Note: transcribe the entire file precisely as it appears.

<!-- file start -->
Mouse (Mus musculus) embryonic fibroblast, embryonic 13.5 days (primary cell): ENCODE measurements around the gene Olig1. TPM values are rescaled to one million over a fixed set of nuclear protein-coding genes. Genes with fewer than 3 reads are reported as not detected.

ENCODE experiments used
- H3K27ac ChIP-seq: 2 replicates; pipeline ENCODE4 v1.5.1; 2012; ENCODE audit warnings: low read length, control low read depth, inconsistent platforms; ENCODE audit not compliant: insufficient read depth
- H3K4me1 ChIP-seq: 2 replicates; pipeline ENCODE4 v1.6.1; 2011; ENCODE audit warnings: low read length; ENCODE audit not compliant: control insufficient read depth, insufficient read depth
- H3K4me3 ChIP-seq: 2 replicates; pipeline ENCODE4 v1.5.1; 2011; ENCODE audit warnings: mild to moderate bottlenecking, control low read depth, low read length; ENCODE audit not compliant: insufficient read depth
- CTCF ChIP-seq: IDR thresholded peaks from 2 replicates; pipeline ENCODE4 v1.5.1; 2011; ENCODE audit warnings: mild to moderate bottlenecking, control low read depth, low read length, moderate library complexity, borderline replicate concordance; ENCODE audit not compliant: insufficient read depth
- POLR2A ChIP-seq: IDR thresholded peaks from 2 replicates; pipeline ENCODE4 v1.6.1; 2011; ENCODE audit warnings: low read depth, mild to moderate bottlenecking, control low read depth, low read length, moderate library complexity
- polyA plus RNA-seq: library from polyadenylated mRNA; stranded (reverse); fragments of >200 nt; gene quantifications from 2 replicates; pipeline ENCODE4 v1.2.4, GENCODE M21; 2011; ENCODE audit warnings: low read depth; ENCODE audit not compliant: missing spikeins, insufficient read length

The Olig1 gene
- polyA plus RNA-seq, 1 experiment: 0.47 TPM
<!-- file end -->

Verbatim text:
Mouse (Mus musculus) embryonic fibroblast, embryonic 13.5 days (primary cell): ENCODE measurements around the gene Olig1. TPM values are rescaled to one million over a fixed set of nuclear protein-coding genes. Genes with fewer than 3 reads are reported as not detected.

ENCODE experiments used
- H3K27ac ChIP-seq: 2 replicates; pipeline ENCODE4 v1.5.1; 2012; ENCODE audit warnings: low read length, control low read depth, inconsistent platforms; ENCODE audit not compliant: insufficient read depth
- H3K4me1 ChIP-seq: 2 replicates; pipeline ENCODE4 v1.6.1; 2011; ENCODE audit warnings: low read length; ENCODE audit not compliant: control insufficient read depth, insufficient read depth
- H3K4me3 ChIP-seq: 2 replicates; pipeline ENCODE4 v1.5.1; 2011; ENCODE audit warnings: mild to moderate bottlenecking, control low read depth, low read length; ENCODE audit not compliant: insufficient read depth
- CTCF ChIP-seq: IDR thresholded peaks from 2 replicates; pipeline ENCODE4 v1.5.1; 2011; ENCODE audit warnings: mild to moderate bottlenecking, control low read depth, low read length, moderate library complexity, borderline replicate concordance; ENCODE audit not compliant: insufficient read depth
- POLR2A ChIP-seq: IDR thresholded peaks from 2 replicates; pipeline ENCODE4 v1.6.1; 2011; ENCODE audit warnings: low read depth, mild to moderate bottlenecking, control low read depth, low read length, moderate library complexity
- polyA plus RNA-seq: library from polyadenylated mRNA; stranded (reverse); fragments of >200 nt; gene quantifications from 2 replicates; pipeline ENCODE4 v1.2.4, GENCODE M21; 2011; ENCODE audit warnings: low read depth; ENCODE audit not compliant: missing spikeins, insufficient read length

The Olig1 gene
- polyA plus RNA-seq, 1 experiment: 0.47 TPM